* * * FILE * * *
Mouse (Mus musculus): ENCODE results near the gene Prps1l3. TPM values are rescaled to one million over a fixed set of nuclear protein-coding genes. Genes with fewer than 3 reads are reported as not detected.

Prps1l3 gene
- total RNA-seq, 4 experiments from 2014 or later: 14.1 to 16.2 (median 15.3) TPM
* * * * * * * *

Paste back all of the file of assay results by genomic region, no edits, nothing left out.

Mouse (Mus musculus): ENCODE results near the gene Prps1l3. TPM values are rescaled to one million over a fixed set of nuclear protein-coding genes. Genes with fewer than 3 reads are reported as not detected.

Prps1l3 gene
- total RNA-seq, 4 experiments from 2014 or later: 14.1 to 16.2 (median 15.3) TPM